Morning Briefing: 10 Things You Should Know
NEW YORK (TheStreet) -- Here are 10 things you should know for Tuesday, Aug. 27:
1. -- U.S. stock futures were trading lower Tuesday as worries grew that the U.S. could be nearing military action against Syria for its alleged use of chemical weapons.
Secretary of State John Kerry said there was undeniable evidence Syria used chemical weapons against rebels, adding that Syria will be held accountable for its actions.
European stocks were slumping while Asian shares finished Tuesday's trading session with losses. Japan's Nikkei 225 index declined 0.7%
2. -- The economic calendar in the U.S. Tuesday includes the Case-Shiller 20-city Index for June at 9 a.m. EDT, and consumer confidence for August at 10 a.m.
3. -- U.S. stocks on Monday fell as investors wondered whether the U.S. will take overt military action to unseat the Assad regime in Syria.
The S&P 500 lost 0.4% to 1,656.78. The Dow Jones Industrial Average dropped 0.43% to 14,946.46. The Nasdaq slipped 0.01% to 3,657.57.
4. -- Larry Summers likely will be named chairman of the Federal Reserve in a few weeks, CNBC reported, citing a source from "Team Obama."
Summers is "still being vetted" so it might take a little longer, the source told CNBC.
Summers, a former Treasury secretary, is up against Fed Vice Chairman Janet Yellen to be the next Fed chief, most Fed-watchers have speculated.
5. -- Treasury Secretary Jacob Lew told Congress that the government will run out of money to pay its bills in mid-October unless lawmakers raise the country's borrowing limit, which is capped at $16.7 trillion.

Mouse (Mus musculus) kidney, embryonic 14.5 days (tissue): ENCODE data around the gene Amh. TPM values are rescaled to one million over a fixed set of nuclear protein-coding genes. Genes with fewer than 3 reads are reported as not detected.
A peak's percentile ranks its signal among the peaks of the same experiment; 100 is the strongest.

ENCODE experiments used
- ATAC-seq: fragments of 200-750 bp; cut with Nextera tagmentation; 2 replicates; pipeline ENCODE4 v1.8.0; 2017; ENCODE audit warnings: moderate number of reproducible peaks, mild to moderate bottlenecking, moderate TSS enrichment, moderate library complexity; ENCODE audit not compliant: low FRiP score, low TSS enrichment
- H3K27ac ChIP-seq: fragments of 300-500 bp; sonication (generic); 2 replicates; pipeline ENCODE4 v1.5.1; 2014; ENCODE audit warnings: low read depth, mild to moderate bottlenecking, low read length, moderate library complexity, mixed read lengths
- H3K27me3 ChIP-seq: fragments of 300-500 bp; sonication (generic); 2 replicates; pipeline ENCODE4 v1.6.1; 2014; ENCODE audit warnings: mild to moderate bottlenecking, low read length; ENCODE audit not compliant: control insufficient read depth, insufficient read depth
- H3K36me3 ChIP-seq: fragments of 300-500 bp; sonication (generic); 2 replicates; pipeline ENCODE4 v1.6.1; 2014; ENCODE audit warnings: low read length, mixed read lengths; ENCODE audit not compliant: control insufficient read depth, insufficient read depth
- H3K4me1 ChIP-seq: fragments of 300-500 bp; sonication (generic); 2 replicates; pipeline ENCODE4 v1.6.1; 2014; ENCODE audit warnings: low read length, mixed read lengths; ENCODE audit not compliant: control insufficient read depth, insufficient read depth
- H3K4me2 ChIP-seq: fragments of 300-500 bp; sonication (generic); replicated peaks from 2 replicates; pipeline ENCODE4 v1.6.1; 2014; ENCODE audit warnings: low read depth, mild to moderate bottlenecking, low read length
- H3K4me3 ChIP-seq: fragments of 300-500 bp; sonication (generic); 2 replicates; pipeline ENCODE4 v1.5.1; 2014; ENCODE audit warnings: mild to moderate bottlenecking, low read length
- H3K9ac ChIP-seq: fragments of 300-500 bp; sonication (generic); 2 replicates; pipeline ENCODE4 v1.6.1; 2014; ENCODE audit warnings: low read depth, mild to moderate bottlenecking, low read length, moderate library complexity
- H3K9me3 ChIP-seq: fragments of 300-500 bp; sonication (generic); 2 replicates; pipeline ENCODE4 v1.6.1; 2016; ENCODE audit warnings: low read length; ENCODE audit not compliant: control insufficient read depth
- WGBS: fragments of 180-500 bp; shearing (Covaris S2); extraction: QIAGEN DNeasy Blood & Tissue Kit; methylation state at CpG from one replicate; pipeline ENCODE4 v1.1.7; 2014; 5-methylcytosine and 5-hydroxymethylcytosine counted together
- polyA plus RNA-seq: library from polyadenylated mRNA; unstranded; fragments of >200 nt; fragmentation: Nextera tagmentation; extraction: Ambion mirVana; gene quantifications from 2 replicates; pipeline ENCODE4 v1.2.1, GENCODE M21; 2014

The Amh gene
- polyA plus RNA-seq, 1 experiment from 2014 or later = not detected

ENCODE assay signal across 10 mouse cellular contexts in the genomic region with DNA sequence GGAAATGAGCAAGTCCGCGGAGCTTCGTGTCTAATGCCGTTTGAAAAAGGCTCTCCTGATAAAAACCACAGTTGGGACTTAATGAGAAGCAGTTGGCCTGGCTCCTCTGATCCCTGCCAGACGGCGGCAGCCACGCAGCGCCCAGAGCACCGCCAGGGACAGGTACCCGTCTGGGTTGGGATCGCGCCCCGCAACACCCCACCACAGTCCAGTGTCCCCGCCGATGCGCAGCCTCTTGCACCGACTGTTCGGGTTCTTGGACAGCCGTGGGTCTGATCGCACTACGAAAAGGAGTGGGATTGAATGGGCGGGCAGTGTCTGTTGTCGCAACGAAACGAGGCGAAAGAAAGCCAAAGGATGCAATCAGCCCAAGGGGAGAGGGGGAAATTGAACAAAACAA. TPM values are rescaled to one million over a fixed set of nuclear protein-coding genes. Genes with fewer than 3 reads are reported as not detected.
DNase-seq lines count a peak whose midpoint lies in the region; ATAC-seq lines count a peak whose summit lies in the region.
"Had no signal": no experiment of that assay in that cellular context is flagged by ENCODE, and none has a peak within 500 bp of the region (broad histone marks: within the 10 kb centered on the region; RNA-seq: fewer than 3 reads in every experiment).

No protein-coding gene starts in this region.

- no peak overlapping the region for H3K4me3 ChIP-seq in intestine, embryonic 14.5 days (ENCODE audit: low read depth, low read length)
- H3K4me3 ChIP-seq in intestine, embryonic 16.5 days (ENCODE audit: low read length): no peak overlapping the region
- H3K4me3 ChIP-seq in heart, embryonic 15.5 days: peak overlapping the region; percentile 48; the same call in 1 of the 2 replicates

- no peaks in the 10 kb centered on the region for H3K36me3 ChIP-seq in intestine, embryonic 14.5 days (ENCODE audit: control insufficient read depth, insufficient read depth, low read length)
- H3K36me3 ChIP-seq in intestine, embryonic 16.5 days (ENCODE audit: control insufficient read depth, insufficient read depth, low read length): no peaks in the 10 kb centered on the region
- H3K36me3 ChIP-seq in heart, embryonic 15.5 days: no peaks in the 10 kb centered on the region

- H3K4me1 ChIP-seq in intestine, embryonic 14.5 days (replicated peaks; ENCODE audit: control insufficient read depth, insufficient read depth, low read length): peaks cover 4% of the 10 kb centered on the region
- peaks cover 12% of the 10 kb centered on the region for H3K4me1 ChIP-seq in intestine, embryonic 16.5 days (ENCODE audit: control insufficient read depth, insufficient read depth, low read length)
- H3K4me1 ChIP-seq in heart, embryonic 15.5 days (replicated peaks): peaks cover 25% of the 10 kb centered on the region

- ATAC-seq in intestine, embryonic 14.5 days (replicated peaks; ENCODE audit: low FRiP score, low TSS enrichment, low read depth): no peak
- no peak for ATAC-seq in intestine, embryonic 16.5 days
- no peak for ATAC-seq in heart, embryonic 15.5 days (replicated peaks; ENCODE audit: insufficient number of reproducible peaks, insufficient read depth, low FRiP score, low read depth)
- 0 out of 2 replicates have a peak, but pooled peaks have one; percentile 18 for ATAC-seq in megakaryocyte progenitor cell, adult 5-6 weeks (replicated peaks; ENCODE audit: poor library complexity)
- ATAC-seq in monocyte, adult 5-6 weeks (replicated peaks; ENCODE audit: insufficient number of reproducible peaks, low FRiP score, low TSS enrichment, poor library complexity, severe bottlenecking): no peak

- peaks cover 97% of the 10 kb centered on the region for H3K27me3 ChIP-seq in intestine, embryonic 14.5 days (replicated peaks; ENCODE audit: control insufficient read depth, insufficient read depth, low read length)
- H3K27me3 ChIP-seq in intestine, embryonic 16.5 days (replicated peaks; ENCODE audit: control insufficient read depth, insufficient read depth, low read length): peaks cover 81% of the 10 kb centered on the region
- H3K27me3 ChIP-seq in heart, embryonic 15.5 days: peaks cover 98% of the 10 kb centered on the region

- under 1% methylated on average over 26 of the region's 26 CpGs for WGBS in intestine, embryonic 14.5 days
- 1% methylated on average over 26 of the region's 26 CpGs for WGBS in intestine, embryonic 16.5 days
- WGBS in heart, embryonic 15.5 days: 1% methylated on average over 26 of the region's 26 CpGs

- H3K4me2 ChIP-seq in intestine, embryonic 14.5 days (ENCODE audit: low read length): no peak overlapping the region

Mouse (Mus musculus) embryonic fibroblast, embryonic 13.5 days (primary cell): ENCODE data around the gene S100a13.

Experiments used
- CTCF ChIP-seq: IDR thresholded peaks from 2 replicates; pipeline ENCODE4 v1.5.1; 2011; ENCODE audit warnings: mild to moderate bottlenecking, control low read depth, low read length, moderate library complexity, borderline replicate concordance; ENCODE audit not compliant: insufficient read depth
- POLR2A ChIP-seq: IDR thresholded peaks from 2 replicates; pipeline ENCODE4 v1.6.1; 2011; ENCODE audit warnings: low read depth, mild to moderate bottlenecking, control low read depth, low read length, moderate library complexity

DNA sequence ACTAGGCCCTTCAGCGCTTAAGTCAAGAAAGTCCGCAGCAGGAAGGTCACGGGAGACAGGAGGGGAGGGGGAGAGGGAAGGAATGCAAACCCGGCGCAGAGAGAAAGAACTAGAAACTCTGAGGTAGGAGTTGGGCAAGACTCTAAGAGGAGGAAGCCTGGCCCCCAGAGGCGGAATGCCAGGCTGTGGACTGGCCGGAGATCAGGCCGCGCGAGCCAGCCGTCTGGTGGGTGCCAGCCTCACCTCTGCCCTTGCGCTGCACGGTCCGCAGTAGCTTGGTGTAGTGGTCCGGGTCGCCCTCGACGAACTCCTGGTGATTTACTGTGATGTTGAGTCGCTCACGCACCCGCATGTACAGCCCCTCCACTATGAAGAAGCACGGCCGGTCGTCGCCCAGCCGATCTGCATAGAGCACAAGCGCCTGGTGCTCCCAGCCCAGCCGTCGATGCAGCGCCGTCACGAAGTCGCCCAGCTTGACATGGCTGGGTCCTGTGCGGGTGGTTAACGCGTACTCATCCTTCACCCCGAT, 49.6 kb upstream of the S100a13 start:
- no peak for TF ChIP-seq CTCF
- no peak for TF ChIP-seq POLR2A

Lew said in a letter to Speaker John Boehner released Monday that the government is running out of accounting maneuvers it has used to avoid hitting the borrowing limit. He pressed Congress to act so Treasury can keep paying the government's bills.
Lew said it's impossible for Treasury to predict exactly when the borrowing limit will be reached. But he warns that if action isn't taken soon, the government could be left with $50 billion in cash by mid-October. He said that wouldn't be enough to cover Social Security payments, military personnel salaries, Medicare and other programs for an "extended period."
6. -- Pershing Square Capital Management's Bill Ackman is selling his entire stake in J.C. Penney
The activist investor and J.C. Penney's largest holder of common stock announced in a release as well as a registration offering by the retailer with the Securities and Exchange Commission that Pershing Square would be selling all 39 million shares.
The stake, about 18% of the struggling retailer's common stock, is worth about $526 million, based on J.C. Penney's closing stock price on Friday.
J.C. Penney will not receive any proceeds from the sale of the shares.
The company last week reported a wider-than-expected loss of $586 million, or $2.66 a share, in the second quarter chock full of extraordinary charges pulling the number down. Net sales slumped 12% year over year, and gross margin fell to 29.6% in the quarter. The company plans to end the year with $1.5 billion of cash.
The dismal earnings results followed a very public battle with Ackman, who sought to shake things up at the board and executive levels to get the company's turnaround moving faster. Ultimately, Ackman lost that battle and resigned his board seat.
7. -- Tiffany
Tiffany posted net income of 72 cents a share on revenue of $886.8 million in the year-earlier quarter.